Several reports support the view that ubiquitylation might regulate either lipid-raft-dependent or clathrin-dependent endocytosis pathways (Chen and De Camilli, 2005; Sigismund et al., 2005; Belouzard and Rouille, 2006; Barriere et al., 2006). We show here that NCAM can be endocytosed by the clathrin-dependent, but also the caveolae-dependent pathway. However, our analysis does not permit to conclude whether one or both pathways are regulated by ubiquitylation. Further studies will clarify this process in more detail and will also focus on the identification of the responsible ubiquitin ligase that directly binds to NCAM. Moreover, we do not yet know to which lysines in the C-terminal tail of NCAM ubiquitin is attached. Future studies will also focus on identifying which of the 14 lysines of NCAM140 or 27 lysines of NCAM180 are responsible for their ubiquitylation.
The only known destabilization motif in the cytoplasmic tail of NCAM is the PEST sequence, which is rich in proline, glutamic acid, serine and threonine residues. It has been shown for the NCAM-related molecule ApCAM in Aplysia californica that phosphorylation by a MAP kinase within the PEST sequence precedes its endocytosis (Bailey et al., 1997). Analogous to ApCAM, we found that exchange of a MAP kinase consensus motif within the PEST sequence of NCAM140 or NCAM180 alters the endocytosis rate (T. Goschzik, H.C., B.S. and S.D., unpublished). For several proteins it has been demonstrated that phosphorylation precedes a modification by ubiquitin (Ewan et al., 2006; Hicke et al., 1998; Kumar et al., 2004). On the basis of these observations we propose a model in which NCAM becomes phosphorylated in response to induction of endocytosis using specific antibody. This phosphorylation might represent the signal for ubiquitylation, probably by enabling the binding of an E3 ubiquitin ligase, and consecutive endocytosis of NCAM. Inside the cell ubiquitin might be cleaved and most NCAM then be sorted to recycling vesicles (expressing Rab4 or Rab11), whereas only a small portion of NCAM is degraded in the lysosome (Fig. 11).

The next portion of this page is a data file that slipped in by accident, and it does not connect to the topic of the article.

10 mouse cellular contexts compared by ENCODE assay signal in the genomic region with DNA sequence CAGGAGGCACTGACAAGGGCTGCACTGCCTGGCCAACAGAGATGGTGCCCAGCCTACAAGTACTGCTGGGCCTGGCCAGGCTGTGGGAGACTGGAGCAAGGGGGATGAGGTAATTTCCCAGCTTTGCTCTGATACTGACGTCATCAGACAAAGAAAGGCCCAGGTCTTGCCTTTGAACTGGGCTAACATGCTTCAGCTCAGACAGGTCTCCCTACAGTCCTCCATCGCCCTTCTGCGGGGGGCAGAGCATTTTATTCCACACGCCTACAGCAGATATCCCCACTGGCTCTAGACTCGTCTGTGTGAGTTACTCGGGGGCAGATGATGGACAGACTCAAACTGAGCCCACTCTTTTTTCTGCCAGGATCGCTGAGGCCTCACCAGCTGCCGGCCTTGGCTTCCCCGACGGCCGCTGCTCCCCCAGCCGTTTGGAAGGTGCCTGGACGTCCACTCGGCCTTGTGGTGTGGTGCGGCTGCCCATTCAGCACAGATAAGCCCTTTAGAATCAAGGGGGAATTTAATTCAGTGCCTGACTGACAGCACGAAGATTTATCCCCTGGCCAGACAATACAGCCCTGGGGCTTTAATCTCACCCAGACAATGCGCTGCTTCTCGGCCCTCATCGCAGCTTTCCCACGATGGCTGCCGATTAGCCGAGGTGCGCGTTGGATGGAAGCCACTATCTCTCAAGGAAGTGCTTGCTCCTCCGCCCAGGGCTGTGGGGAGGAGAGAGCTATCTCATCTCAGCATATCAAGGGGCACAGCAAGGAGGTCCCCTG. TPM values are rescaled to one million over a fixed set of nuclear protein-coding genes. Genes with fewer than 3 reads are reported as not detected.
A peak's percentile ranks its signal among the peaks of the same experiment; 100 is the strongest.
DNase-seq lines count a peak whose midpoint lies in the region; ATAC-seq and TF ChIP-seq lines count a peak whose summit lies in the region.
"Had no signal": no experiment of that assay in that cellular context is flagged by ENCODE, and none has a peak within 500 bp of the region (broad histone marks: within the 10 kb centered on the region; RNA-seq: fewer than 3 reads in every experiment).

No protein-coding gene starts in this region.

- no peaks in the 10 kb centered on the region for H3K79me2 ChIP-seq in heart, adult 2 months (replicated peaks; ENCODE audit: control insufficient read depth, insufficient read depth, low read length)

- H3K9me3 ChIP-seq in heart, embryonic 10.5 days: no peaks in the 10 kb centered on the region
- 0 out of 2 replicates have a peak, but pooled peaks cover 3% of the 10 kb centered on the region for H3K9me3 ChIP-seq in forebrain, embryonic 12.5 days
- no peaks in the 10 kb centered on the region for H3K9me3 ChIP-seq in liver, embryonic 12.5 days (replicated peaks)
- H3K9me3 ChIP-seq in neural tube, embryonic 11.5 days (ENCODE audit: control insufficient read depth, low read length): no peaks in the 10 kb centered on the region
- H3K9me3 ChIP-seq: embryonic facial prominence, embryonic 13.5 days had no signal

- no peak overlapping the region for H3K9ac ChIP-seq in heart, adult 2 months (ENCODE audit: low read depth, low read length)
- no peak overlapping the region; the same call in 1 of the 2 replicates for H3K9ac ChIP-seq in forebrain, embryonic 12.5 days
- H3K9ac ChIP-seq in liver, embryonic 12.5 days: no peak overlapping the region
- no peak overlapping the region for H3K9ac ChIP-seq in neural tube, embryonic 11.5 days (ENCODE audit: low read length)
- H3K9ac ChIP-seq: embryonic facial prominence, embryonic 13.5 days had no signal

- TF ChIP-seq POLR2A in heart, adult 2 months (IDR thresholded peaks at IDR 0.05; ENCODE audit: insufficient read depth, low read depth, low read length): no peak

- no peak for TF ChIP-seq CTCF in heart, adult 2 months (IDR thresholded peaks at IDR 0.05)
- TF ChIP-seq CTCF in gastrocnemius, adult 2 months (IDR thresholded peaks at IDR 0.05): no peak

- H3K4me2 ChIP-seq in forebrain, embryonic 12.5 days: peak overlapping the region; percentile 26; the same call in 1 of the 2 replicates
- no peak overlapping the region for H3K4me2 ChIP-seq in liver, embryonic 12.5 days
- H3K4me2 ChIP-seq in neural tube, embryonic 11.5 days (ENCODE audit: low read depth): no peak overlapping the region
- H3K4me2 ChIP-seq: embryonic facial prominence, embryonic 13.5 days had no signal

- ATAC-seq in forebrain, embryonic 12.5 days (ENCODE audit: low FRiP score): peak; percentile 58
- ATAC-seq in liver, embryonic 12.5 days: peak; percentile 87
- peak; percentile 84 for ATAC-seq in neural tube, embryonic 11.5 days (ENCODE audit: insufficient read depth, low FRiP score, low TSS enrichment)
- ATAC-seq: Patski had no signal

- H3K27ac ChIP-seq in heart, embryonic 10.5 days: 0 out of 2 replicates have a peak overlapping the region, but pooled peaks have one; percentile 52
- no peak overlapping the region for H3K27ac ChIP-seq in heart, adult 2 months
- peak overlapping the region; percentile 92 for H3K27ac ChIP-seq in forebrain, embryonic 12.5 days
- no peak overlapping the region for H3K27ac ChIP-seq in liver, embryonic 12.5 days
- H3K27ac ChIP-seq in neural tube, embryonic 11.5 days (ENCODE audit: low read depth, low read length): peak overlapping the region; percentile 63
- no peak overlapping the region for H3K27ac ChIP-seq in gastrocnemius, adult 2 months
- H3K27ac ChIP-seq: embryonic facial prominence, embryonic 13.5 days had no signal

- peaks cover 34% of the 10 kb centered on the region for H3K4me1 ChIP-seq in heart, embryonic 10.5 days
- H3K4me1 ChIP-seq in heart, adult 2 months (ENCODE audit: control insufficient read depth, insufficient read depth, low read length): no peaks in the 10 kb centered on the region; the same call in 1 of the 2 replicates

What might all this mean for the in vivo function?
In the experiments described here NCAM endocytosis was induced by crosslinking NCAM with a specific antibody. There have been many discussions whether binding of an antibody to a specific NCAM epitope may mimic NCAM-NCAM interactions (Soroka et al., 2003). Since in vitro studies have shown that at least very similar effects on signal transduction or neurite outgrowth can be observed by using either recombinant NCAM constructs or mono- or bivalent NCAM antibodies (Schmid et al., 1999), it can be concluded that antibody-induced endocytosis of NCAM and its consequences described here are of physiological significance.